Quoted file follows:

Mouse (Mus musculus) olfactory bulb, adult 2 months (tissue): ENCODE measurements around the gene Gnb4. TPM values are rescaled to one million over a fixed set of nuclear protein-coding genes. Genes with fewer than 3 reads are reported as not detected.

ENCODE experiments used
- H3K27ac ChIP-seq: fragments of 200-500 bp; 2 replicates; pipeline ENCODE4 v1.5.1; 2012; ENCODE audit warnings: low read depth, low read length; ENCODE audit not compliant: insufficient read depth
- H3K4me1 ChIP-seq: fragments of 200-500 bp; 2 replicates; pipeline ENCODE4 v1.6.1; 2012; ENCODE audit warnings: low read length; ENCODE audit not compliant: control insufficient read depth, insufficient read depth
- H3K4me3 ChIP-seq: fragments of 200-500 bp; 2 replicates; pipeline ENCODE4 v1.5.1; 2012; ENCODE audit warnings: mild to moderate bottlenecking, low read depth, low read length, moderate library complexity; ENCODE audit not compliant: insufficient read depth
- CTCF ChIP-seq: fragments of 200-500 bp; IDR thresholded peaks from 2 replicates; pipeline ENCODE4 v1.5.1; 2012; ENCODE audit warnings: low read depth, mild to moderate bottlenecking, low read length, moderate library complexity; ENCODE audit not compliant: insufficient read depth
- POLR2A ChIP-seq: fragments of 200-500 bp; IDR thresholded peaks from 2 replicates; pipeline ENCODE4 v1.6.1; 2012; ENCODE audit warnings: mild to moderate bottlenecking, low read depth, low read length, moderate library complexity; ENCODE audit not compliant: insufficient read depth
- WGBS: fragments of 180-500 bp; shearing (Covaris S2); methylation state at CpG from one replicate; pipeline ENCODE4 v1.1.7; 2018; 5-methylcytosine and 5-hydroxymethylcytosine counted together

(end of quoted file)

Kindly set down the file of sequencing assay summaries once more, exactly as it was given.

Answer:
Mouse (Mus musculus) olfactory bulb, adult 2 months (tissue): ENCODE measurements around the gene Gnb4. TPM values are rescaled to one million over a fixed set of nuclear protein-coding genes. Genes with fewer than 3 reads are reported as not detected.

ENCODE experiments used
- H3K27ac ChIP-seq: fragments of 200-500 bp; 2 replicates; pipeline ENCODE4 v1.5.1; 2012; ENCODE audit warnings: low read depth, low read length; ENCODE audit not compliant: insufficient read depth
- H3K4me1 ChIP-seq: fragments of 200-500 bp; 2 replicates; pipeline ENCODE4 v1.6.1; 2012; ENCODE audit warnings: low read length; ENCODE audit not compliant: control insufficient read depth, insufficient read depth
- H3K4me3 ChIP-seq: fragments of 200-500 bp; 2 replicates; pipeline ENCODE4 v1.5.1; 2012; ENCODE audit warnings: mild to moderate bottlenecking, low read depth, low read length, moderate library complexity; ENCODE audit not compliant: insufficient read depth
- CTCF ChIP-seq: fragments of 200-500 bp; IDR thresholded peaks from 2 replicates; pipeline ENCODE4 v1.5.1; 2012; ENCODE audit warnings: low read depth, mild to moderate bottlenecking, low read length, moderate library complexity; ENCODE audit not compliant: insufficient read depth
- POLR2A ChIP-seq: fragments of 200-500 bp; IDR thresholded peaks from 2 replicates; pipeline ENCODE4 v1.6.1; 2012; ENCODE audit warnings: mild to moderate bottlenecking, low read depth, low read length, moderate library complexity; ENCODE audit not compliant: insufficient read depth
- WGBS: fragments of 180-500 bp; shearing (Covaris S2); methylation state at CpG from one replicate; pipeline ENCODE4 v1.1.7; 2018; 5-methylcytosine and 5-hydroxymethylcytosine counted together